Susan’s Seeded Matzos

My partner’s father’s partner is a Danish-born Israeli who has lived in Sweden for many years now. When I mentioned that I love some Israeli cuisine and also plant-based proteins, we had a lot to talk about and too of recipes to share! We talked about matzos, the unleavened cracker bread typical of Jewish cuisine (eaten at Passover). Since matzos don’t contain yeast, they are thin and crispy. Now the reason for not using yeast during Passover is a traditional one, dating back to stories of Moses in The Torah. It became tradition to celebrate Moses freeing the Jewish people from Slavery, though Passover customs. One of the customs is to make the bread Moses and the people made, in a hurry for their travels, had to be unleavened. Even if the story of how matzos were born doesn’t mean much to you, the idea of making a quick, nutrition-laden cracker bread might.

So Susan kindly shared with me her personal (and healthier) take on the matzo recipe she grew up with.

It’s so great and so simple, and healthy! I like crunchy foods and given all the plant-based dips and pates I like to make, these are the perfect accompaniment. Now, I only watched and scribbled down information as Susan made these, so the pictures are not my work.

The ingredients speak for themselves, nutty, healthy and delicious. Although the seeds’ nutritional properties are diminished when these ingredients are baked, you’ll be hard pushed to find a brand that doesn’t bake a product like this containing seeds. And it tastes good, which sometimes (or always?), must come first. These are far better than seeded cracker or matzos that I’ve bought in the supermarkets or health food stores because the helping of seeds is far more generous. You can’t taste the cornflour base at all in the recipe.

This portion serves 2 as a lazy day snack with a dip or pate (whilst watching a film). If you do have some left over, which I doubt, store in a tightly-sealed container in a cool dry place.

Thank you so much for this recipe, Susan.

Preparation Time 
20 minutes + 1 hour to oven-bake minimum

Sesame seeds, black or white or mixed, 1/2 dl
Sunflower seeds, 1 dl
Pumpkin seeds, 1 dl
Flaxseeds, 1 dl
Sea salt, 1/2 tbsp + some for sprinkling if you wish
Warm water, 1 dl minimum 
Extra-virgin olive oil, 1/3 dl 
Cornflour, fine, 1 dl
Other seasoning of your choice, a few sprinkles on top

Please Note
Susan’s recipe comes in decilitres (dl), which is a typical way to measure out ingredients in Sweden. I am not used to using dl, or cups for the matter, but just to clarify, 1 dl is approximately 1/2 a cup. If you want a rougher estimation that you’re more comfortable with, you could use 50g/100g as 1 dl of each or 25g/50g for 1/2 dl. As long as the ratios are accurate, it doesn’t really matter. They only thing is the volume of mixture will vary.

1. Pre-heat the oven to 160 degrees celsius.
2. In one bowl, add warm water to the cornflour stir until you have a smooth paste.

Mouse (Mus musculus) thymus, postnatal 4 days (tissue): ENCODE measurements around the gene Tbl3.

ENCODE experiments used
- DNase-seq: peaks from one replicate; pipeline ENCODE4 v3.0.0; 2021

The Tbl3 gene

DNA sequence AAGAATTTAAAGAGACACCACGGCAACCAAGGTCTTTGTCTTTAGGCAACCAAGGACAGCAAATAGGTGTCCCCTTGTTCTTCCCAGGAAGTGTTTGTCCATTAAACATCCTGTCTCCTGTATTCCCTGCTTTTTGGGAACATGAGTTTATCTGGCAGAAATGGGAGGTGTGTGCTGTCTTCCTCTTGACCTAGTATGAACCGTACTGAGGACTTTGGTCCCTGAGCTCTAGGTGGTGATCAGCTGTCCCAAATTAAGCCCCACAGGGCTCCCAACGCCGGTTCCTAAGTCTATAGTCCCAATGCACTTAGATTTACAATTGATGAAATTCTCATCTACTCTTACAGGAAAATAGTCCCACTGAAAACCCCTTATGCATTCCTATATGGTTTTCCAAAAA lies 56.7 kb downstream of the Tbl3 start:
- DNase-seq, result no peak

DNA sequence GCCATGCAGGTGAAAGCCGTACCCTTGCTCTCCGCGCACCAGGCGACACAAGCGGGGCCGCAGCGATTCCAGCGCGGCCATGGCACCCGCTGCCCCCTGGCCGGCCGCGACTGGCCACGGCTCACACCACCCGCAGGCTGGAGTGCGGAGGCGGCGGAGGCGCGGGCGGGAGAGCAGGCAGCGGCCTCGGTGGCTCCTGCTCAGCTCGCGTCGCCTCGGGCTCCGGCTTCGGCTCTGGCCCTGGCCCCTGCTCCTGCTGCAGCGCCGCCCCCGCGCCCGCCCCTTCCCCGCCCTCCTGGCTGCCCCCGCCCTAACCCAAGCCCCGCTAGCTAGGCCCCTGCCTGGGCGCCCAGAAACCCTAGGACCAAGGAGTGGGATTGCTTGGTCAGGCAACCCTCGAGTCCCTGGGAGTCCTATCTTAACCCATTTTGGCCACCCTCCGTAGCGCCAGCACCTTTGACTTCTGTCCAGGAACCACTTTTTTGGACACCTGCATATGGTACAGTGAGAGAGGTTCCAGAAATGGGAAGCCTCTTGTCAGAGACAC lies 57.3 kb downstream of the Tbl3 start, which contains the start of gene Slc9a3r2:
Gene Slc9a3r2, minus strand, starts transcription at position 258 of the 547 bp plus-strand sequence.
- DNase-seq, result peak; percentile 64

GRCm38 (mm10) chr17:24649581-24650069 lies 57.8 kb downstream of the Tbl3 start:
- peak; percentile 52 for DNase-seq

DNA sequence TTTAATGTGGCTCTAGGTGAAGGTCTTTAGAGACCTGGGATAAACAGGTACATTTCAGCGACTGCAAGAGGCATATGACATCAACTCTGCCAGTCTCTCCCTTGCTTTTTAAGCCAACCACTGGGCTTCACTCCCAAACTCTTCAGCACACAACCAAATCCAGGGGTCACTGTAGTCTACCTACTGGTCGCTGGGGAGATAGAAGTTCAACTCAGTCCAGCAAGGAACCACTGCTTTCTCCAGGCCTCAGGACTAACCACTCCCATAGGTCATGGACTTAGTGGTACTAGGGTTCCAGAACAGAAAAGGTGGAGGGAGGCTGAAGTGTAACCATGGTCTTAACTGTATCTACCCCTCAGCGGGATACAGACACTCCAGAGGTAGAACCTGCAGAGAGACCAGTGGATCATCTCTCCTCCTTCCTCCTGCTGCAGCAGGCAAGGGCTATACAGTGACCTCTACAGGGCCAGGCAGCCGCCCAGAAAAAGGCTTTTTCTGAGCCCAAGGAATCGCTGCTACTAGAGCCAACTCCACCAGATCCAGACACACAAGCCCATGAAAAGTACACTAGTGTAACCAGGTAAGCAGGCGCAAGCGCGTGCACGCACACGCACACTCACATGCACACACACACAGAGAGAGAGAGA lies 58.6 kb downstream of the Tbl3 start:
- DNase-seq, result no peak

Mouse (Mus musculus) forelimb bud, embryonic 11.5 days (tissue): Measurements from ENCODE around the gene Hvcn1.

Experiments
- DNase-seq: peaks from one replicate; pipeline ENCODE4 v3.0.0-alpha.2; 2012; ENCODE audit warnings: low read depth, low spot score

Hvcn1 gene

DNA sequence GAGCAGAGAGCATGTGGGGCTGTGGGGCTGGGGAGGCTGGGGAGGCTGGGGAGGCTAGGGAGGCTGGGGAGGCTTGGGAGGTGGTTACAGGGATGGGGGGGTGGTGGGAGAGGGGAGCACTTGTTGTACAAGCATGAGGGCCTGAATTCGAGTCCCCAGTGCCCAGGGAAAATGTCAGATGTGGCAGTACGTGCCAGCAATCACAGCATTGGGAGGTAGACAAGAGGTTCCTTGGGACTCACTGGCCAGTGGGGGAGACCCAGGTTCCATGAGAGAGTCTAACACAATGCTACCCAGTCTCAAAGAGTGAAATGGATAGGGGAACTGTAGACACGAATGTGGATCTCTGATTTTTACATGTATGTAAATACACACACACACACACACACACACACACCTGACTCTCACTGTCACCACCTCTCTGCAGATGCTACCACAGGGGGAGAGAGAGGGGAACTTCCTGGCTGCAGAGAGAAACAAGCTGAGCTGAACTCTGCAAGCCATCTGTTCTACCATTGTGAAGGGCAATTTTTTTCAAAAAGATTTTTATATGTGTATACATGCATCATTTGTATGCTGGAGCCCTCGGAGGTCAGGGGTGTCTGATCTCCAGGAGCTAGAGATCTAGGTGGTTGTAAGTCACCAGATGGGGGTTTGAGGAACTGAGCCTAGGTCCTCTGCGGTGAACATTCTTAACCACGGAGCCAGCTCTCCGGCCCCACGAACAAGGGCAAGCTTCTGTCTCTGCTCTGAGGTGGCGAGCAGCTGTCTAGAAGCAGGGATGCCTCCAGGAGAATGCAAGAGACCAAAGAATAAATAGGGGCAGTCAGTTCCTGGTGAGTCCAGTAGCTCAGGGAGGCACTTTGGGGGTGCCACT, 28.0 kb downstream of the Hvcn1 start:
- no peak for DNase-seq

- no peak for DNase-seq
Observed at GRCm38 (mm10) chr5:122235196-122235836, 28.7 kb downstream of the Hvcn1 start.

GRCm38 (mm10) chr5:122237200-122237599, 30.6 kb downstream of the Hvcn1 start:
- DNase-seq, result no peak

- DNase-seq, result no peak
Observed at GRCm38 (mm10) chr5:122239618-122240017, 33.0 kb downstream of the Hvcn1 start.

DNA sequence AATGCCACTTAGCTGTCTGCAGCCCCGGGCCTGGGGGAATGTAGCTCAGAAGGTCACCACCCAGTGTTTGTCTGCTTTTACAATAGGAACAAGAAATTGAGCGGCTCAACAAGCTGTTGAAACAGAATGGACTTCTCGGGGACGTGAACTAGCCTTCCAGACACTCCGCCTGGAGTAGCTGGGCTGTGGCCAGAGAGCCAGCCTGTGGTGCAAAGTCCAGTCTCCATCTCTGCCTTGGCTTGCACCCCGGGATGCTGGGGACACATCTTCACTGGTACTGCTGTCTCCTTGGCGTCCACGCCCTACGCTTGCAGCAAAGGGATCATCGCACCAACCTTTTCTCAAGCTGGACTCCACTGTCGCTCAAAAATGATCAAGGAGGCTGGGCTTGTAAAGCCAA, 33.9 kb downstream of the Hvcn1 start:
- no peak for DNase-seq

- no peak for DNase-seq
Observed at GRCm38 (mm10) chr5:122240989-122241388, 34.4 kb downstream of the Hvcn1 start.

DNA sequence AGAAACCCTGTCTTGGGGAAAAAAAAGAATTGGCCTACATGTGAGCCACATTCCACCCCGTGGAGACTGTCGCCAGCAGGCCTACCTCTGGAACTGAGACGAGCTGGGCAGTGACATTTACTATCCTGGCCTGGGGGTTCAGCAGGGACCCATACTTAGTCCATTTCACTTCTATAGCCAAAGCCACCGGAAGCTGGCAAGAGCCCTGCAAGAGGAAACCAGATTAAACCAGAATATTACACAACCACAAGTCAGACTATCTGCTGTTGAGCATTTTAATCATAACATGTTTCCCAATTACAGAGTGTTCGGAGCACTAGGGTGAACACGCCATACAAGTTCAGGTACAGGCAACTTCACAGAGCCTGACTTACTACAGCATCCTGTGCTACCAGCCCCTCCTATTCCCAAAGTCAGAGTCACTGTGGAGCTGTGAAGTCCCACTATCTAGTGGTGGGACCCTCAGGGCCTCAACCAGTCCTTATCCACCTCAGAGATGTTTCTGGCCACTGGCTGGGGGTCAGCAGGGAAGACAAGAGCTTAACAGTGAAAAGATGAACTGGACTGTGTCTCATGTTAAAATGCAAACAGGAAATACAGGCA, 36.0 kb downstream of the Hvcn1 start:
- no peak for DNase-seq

3. Add the olive oil and stir well into the cornflour mixture.
4. In another bowl, add all the seeds and stir well.
5. Then add the cornflour mixture, and using your hands, knead and mix until smooth. You might need to add drizzles of water as you go along, because the texture should be very sticky and all the seeds well ‘stuck’ into the cornflour mixture.
6. Now, cut two pieces of baking paper to the size of your baking tray. For this mixture, a baking tray approximately the size of newspaper cover is ideal for one round of baking, if you only have a small baking tray, you might need two rounds of baking for this.
7. Using a rolling pin, place the mixture between the two sheets of baking paper and roll until smooth, even and very thin. The thinner the better (and quicker for baking). I would say around 3-4mm is ideal but it rally depends on your tastes.
8. When smooth, even and thin remove the top covered baking paper and place the rolled out uncooked seeded matzo on the baking tray.
9. Season as you wish. With Maldon sea salt, ground black pepper, chilli flakes, dried thyme, dried rosemary, the list goes on. You could split the mixture into smaller batches to try out different toppings too.
10. Place in the oven and bake for at least an hour. You’ll need more time if you roll out a thicker matzo. The ingredients essentially dry out in the oven and then bake very lightly until crisp. Keep an eye out so as not to burn them. It could even take less time if your oven is efficient and you rolled out your matzo very finely.
11. Remove the baked matzo from the oven and set aside to cool. When cooled, break into pieces with your hands and enjoy with anything you like or just as they are with a nice cup of tea.

Add some poppy seeds instead of (or in addition to) one of the other seed ingredients. Play around with the amounts of seeds based on your personal tastes.

Alternative Options
Substitute the cornflour for rye flour or another flour of your preference. Drizzle with raw local honey when cooling for a sweet version.

By Dr. Gabriella F. Buttarazzi (Uma Shakti Devi)

| Founder and Director of Education of ' The Art of Integral Being' | Teacher Trainer on the '500-hour Integral Yogic Studies' Teacher Training Programme |

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